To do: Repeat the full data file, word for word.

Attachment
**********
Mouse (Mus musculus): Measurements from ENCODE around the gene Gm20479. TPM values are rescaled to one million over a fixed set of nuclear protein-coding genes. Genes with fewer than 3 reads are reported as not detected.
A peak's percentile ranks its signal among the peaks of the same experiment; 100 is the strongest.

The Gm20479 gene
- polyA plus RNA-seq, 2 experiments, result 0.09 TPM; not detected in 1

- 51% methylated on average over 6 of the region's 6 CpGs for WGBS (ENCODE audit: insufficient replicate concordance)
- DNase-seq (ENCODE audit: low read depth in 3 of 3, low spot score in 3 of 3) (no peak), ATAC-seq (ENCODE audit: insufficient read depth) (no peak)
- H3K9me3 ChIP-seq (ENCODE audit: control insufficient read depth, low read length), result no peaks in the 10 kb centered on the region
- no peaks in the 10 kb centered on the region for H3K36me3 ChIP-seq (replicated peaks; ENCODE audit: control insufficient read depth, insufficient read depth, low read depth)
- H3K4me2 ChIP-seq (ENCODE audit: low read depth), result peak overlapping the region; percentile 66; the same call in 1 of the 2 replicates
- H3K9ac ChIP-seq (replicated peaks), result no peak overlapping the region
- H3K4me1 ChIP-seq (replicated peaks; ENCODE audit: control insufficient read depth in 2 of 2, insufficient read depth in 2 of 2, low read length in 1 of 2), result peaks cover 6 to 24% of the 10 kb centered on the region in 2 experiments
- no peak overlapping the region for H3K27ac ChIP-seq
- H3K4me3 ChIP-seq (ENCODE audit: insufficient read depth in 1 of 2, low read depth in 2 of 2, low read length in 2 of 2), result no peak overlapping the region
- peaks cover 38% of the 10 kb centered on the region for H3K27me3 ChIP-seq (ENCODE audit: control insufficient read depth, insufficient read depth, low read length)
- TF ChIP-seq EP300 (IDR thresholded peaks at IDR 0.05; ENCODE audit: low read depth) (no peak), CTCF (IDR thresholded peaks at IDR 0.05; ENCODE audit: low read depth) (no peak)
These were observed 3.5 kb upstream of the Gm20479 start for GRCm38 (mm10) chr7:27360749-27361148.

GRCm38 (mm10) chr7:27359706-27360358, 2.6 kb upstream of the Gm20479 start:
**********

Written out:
Mouse (Mus musculus): Measurements from ENCODE around the gene Gm20479. TPM values are rescaled to one million over a fixed set of nuclear protein-coding genes. Genes with fewer than 3 reads are reported as not detected.
A peak's percentile ranks its signal among the peaks of the same experiment; 100 is the strongest.

The Gm20479 gene
- polyA plus RNA-seq, 2 experiments, result 0.09 TPM; not detected in 1

- 51% methylated on average over 6 of the region's 6 CpGs for WGBS (ENCODE audit: insufficient replicate concordance)
- DNase-seq (ENCODE audit: low read depth in 3 of 3, low spot score in 3 of 3) (no peak), ATAC-seq (ENCODE audit: insufficient read depth) (no peak)
- H3K9me3 ChIP-seq (ENCODE audit: control insufficient read depth, low read length), result no peaks in the 10 kb centered on the region
- no peaks in the 10 kb centered on the region for H3K36me3 ChIP-seq (replicated peaks; ENCODE audit: control insufficient read depth, insufficient read depth, low read depth)
- H3K4me2 ChIP-seq (ENCODE audit: low read depth), result peak overlapping the region; percentile 66; the same call in 1 of the 2 replicates
- H3K9ac ChIP-seq (replicated peaks), result no peak overlapping the region
- H3K4me1 ChIP-seq (replicated peaks; ENCODE audit: control insufficient read depth in 2 of 2, insufficient read depth in 2 of 2, low read length in 1 of 2), result peaks cover 6 to 24% of the 10 kb centered on the region in 2 experiments
- no peak overlapping the region for H3K27ac ChIP-seq
- H3K4me3 ChIP-seq (ENCODE audit: insufficient read depth in 1 of 2, low read depth in 2 of 2, low read length in 2 of 2), result no peak overlapping the region
- peaks cover 38% of the 10 kb centered on the region for H3K27me3 ChIP-seq (ENCODE audit: control insufficient read depth, insufficient read depth, low read length)
- TF ChIP-seq EP300 (IDR thresholded peaks at IDR 0.05; ENCODE audit: low read depth) (no peak), CTCF (IDR thresholded peaks at IDR 0.05; ENCODE audit: low read depth) (no peak)
These were observed 3.5 kb upstream of the Gm20479 start for GRCm38 (mm10) chr7:27360749-27361148.

GRCm38 (mm10) chr7:27359706-27360358, 2.6 kb upstream of the Gm20479 start: